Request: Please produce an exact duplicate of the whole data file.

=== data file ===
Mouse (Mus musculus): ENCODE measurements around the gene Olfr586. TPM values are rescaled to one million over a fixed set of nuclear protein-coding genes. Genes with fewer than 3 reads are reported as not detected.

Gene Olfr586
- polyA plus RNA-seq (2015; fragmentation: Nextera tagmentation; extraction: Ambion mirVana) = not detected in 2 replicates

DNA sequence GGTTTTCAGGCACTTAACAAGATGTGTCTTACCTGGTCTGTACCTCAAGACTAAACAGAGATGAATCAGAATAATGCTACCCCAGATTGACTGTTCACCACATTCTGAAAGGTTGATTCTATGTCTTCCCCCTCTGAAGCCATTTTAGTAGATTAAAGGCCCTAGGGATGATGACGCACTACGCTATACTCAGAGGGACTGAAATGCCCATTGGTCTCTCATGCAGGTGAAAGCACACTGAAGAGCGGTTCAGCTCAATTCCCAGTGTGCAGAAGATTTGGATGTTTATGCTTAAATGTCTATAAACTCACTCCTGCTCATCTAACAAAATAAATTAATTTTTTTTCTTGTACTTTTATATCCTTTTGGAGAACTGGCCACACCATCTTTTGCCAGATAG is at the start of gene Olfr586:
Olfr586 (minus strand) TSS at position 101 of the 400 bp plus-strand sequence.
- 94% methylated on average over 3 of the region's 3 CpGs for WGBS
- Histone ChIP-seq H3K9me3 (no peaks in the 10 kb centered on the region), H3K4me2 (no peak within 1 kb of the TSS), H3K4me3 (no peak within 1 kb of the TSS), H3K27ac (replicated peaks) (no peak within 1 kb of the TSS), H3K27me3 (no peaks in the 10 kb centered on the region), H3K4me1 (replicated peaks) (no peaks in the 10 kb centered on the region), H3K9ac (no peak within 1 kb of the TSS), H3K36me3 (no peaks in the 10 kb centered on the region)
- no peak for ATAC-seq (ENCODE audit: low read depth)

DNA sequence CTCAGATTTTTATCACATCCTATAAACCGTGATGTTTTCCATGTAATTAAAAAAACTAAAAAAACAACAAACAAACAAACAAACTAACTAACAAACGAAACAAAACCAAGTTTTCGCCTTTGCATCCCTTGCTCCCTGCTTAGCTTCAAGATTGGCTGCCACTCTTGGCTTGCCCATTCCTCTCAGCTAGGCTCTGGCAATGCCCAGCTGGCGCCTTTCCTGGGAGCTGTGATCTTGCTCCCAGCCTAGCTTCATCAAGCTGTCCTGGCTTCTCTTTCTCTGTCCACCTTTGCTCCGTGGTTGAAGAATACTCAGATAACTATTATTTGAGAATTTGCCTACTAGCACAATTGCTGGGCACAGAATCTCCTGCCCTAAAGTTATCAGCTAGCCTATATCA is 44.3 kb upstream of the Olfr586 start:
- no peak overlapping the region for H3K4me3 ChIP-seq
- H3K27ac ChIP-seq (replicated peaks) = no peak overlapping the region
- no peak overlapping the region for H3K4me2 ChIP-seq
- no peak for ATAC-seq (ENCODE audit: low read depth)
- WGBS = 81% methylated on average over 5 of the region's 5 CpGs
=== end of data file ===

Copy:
Mouse (Mus musculus): ENCODE measurements around the gene Olfr586. TPM values are rescaled to one million over a fixed set of nuclear protein-coding genes. Genes with fewer than 3 reads are reported as not detected.

Gene Olfr586
- polyA plus RNA-seq (2015; fragmentation: Nextera tagmentation; extraction: Ambion mirVana) = not detected in 2 replicates

DNA sequence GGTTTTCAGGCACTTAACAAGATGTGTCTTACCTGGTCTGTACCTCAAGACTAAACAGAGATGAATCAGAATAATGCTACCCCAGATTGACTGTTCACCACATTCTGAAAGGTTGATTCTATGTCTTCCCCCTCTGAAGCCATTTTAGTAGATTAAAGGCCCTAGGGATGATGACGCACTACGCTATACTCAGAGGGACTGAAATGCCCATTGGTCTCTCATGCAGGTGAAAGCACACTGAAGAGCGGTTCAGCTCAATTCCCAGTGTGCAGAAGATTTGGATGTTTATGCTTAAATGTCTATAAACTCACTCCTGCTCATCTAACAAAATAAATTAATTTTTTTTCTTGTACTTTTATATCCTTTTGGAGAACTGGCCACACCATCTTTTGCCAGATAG is at the start of gene Olfr586:
Olfr586 (minus strand) TSS at position 101 of the 400 bp plus-strand sequence.
- 94% methylated on average over 3 of the region's 3 CpGs for WGBS
- Histone ChIP-seq H3K9me3 (no peaks in the 10 kb centered on the region), H3K4me2 (no peak within 1 kb of the TSS), H3K4me3 (no peak within 1 kb of the TSS), H3K27ac (replicated peaks) (no peak within 1 kb of the TSS), H3K27me3 (no peaks in the 10 kb centered on the region), H3K4me1 (replicated peaks) (no peaks in the 10 kb centered on the region), H3K9ac (no peak within 1 kb of the TSS), H3K36me3 (no peaks in the 10 kb centered on the region)
- no peak for ATAC-seq (ENCODE audit: low read depth)

DNA sequence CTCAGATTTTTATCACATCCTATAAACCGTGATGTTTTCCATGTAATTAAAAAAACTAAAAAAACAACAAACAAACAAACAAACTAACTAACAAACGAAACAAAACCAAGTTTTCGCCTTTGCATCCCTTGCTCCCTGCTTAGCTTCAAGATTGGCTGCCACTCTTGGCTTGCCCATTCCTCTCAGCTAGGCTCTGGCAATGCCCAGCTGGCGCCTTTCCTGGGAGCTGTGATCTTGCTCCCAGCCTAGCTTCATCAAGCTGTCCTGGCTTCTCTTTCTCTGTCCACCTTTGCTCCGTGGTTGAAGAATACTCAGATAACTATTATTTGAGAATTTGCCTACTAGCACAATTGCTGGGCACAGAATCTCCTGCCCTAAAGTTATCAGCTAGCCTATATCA is 44.3 kb upstream of the Olfr586 start:
- no peak overlapping the region for H3K4me3 ChIP-seq
- H3K27ac ChIP-seq (replicated peaks) = no peak overlapping the region
- no peak overlapping the region for H3K4me2 ChIP-seq
- no peak for ATAC-seq (ENCODE audit: low read depth)
- WGBS = 81% methylated on average over 5 of the region's 5 CpGs